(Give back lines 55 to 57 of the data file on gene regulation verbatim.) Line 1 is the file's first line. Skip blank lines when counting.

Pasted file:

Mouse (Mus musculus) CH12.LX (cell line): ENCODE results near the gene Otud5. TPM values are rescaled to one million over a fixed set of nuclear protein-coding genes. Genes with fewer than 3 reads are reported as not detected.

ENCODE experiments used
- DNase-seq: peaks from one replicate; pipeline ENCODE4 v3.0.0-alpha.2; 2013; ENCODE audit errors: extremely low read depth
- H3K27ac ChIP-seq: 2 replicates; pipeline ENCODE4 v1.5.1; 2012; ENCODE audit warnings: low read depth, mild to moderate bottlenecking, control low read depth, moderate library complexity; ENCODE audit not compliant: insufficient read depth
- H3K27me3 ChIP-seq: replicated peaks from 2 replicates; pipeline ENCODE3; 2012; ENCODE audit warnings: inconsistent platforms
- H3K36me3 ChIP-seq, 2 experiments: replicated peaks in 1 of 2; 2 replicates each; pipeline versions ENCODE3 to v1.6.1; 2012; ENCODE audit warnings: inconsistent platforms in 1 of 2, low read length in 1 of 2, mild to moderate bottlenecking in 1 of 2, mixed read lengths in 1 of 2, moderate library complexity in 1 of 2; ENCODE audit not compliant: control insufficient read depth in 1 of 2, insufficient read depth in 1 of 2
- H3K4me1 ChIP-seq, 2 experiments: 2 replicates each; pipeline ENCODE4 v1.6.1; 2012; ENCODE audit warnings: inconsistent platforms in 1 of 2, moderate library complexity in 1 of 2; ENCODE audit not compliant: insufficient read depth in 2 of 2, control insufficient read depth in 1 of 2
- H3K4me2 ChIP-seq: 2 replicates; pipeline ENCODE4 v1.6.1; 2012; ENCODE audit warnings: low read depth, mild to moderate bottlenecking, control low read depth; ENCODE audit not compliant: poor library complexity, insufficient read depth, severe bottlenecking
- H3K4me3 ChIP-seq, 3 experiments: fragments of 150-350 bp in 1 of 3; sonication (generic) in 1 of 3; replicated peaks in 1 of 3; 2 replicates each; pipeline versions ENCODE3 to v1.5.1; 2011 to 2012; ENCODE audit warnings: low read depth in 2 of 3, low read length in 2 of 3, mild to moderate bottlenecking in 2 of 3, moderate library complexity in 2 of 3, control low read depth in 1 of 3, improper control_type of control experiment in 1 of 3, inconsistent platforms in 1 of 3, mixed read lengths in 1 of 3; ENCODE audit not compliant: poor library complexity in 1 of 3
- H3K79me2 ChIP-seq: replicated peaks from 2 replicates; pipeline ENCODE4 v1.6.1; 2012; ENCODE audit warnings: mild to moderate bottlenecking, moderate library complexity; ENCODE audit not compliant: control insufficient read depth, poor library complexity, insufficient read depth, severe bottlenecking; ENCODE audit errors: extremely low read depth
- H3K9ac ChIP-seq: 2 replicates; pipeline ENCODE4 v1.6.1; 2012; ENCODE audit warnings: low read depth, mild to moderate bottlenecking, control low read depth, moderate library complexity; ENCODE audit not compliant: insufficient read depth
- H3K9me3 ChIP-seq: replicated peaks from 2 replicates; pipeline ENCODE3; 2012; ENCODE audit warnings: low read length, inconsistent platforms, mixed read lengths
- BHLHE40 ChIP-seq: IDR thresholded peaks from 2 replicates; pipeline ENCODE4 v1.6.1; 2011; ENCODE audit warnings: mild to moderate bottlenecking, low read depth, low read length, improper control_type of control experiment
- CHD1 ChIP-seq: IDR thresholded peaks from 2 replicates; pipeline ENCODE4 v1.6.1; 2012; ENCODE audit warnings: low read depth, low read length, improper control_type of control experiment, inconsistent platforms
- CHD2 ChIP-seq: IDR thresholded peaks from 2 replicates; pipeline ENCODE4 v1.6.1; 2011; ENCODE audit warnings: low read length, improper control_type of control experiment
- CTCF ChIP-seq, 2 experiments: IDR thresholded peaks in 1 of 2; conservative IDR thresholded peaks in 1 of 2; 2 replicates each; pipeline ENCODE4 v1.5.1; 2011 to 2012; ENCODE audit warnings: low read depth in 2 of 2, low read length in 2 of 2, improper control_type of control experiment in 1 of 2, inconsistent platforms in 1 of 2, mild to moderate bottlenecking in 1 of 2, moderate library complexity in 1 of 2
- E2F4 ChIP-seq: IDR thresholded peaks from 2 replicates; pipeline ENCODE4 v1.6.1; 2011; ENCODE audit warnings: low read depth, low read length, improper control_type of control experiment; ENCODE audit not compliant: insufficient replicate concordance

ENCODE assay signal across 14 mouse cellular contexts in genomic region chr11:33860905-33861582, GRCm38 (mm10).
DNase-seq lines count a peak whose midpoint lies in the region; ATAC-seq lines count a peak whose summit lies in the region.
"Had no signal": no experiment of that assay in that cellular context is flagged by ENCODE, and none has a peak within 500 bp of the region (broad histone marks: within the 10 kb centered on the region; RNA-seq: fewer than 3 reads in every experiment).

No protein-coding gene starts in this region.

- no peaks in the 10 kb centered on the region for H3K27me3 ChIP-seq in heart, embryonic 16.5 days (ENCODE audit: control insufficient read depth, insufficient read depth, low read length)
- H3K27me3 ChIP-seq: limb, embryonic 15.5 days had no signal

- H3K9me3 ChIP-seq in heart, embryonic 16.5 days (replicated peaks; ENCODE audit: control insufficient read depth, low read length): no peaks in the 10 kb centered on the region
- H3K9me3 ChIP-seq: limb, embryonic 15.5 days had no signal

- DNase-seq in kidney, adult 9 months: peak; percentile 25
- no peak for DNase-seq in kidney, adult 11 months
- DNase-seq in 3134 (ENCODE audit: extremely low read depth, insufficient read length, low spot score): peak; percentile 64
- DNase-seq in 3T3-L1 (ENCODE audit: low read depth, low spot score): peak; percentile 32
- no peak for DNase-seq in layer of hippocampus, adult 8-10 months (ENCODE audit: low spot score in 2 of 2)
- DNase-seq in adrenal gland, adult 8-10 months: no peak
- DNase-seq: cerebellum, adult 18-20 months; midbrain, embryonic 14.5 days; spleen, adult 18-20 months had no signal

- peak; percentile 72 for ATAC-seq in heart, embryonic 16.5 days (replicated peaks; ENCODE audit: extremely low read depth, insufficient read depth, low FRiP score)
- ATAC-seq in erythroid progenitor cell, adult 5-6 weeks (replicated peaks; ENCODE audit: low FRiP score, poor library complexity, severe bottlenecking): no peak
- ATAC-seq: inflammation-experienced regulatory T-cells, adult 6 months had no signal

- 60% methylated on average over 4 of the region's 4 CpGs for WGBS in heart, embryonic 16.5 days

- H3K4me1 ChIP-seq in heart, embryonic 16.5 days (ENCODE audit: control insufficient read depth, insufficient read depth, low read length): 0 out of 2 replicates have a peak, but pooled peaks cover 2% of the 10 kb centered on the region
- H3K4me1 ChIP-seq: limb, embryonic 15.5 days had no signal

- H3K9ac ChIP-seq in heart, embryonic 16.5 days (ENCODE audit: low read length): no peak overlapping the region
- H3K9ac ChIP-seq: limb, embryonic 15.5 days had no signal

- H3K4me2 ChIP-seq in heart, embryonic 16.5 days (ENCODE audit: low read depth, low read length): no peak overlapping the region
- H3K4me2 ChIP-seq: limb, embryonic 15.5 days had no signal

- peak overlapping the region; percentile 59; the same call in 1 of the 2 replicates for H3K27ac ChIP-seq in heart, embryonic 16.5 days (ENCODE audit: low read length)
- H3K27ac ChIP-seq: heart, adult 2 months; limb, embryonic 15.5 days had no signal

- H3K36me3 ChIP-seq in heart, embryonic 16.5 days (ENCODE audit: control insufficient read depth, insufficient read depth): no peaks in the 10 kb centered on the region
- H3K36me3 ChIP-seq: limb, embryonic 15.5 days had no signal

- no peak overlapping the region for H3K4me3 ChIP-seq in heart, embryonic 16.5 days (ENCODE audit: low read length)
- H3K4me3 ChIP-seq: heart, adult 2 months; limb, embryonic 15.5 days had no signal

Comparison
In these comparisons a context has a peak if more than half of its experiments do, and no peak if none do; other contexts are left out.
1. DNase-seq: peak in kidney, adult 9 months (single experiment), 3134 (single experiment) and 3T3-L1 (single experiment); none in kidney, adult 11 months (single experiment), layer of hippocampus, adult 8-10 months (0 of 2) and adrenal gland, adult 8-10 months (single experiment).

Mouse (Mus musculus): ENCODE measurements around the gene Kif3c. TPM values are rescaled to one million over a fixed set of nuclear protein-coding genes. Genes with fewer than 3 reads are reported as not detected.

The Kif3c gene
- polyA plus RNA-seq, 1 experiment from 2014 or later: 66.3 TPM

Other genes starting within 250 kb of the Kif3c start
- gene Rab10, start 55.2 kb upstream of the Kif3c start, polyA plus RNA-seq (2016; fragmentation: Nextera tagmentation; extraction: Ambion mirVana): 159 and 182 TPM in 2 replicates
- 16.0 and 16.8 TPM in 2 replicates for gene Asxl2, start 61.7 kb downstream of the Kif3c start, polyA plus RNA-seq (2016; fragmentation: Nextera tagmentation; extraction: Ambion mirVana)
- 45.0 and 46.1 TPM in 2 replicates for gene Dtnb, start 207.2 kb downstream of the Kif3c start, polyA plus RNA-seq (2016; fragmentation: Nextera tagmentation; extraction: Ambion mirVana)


Other genes starting within 250 kb of the Kif3c start
- gene Rab10, start 55.2 kb upstream of the Kif3c start, polyA plus RNA-seq (2016; fragmentation: Nextera tagmentation; extraction: Ambion mirVana): 159 and 182 TPM in 2 replicates
- 16.0 and 16.8 TPM in 2 replicates for gene Asxl2, start 61.7 kb downstream of the Kif3c start, polyA plus RNA-seq (2016; fragmentation: Nextera tagmentation; extraction: Ambion mirVana)